Tuesday, 7 September 2010

Hope, fear or terror?

Just recently, I have watched and read three different forms of media, which have brought the matter of how to tackle young people not taking their diabetes seriously, well and truly into my thoughts.

The first, was a documentary recently televised on Channel 4 about the risks young people take with their diabetes. Shot from the perspective of the toll this takes on the NHS, this documentary received a markedly varied response primarily - it seems - dependent on what the 'watcher' was expecting to see.

The second was a blog post written by the person who - in part - got me blogging. A blogger from America called Kerri Morrone-Sparling. In her post she talked about the way in which fear of complications is often used, perhaps naively, as a way to 'motivate' people to take more care of themselves.

The third appeared tonight, via facebook, in the form of a link to an article about a 47 year old type 1 diabetic. She was also a triple amputee, having had both her legs and one arm removed.

I was about to hit the 'share' button on the laptop, when I realised; this article had terrified me, did I really want to share it? The first thing I did after reading it was check my sugars. But the truth is, the article led the reader very much down the 'it's too late now' route, so even though I'm glad to say my sugars were 5.9mmol (106mg/dl), the article had already convinced me that no matter how they were now, I may well have already done the damage.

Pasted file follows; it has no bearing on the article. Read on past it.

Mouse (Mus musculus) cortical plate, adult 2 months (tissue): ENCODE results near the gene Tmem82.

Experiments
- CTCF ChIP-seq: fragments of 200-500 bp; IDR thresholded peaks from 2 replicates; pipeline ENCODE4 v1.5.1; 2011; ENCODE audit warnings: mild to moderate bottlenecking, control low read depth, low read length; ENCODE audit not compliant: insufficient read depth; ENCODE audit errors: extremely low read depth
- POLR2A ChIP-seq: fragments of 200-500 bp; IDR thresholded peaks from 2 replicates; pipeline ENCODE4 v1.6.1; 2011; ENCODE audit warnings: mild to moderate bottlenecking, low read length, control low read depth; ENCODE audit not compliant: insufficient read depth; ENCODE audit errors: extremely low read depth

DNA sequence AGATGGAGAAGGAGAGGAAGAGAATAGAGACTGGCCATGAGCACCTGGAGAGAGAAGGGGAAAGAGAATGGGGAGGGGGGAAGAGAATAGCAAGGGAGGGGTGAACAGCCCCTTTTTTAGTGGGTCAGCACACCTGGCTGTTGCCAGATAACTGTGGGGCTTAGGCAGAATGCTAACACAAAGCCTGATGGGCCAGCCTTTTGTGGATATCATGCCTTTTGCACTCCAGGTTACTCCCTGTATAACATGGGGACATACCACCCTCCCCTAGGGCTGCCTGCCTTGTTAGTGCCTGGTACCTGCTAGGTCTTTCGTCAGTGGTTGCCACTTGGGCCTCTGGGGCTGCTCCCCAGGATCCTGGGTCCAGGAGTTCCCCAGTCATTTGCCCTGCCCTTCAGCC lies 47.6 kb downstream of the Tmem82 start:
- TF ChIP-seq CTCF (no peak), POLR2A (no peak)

I now have that heavy feeling in my stomach. About my weight, about the fact I've been drunk, have smoked, didn't go for a run every night as a teenager. About the fact I am human.

The truth is I realised something just as I was about to hit that button. I realised that there are many people in this world. All of whom have different characteristics and different ways of reacting to something.

For some, that article may have filled them with motivation. Motivation to get up tomorrow and pound the hell out of their jogging shoes. For me, the fear doesn't work. It never did. Truth is, the article made we want to go out, get drunk, smoke a packet of cigarettes and give up all together. Just for a second.

I won't, but only because my attention span is matched only by high functioning amoebas and in all honesty, I knew I could run to my blog and anonymously (sort of), write down all my thoughts and allow them fall onto the screen.

But what about those kids in the documentary? If I had read that article as an angst filled teenager struggling enough to come to terms with the feelings puberty was throwing at me, I would probably have ended up in tears and considered ending my journey. What is the point - if the cards have already been drawn, if the chips are down?

I think I realised tonight, that I am very much in the 'anti-fear' camp. Telling someone that the disease which has already claimed such a marked percentage of their lives that if you don't take PERFECT care of yourself, it could also take both of your legs and you arm, is surely enough to make the strongest person withdraw and hang up their gloves for good. Or to at least send them into a mild surge of depression.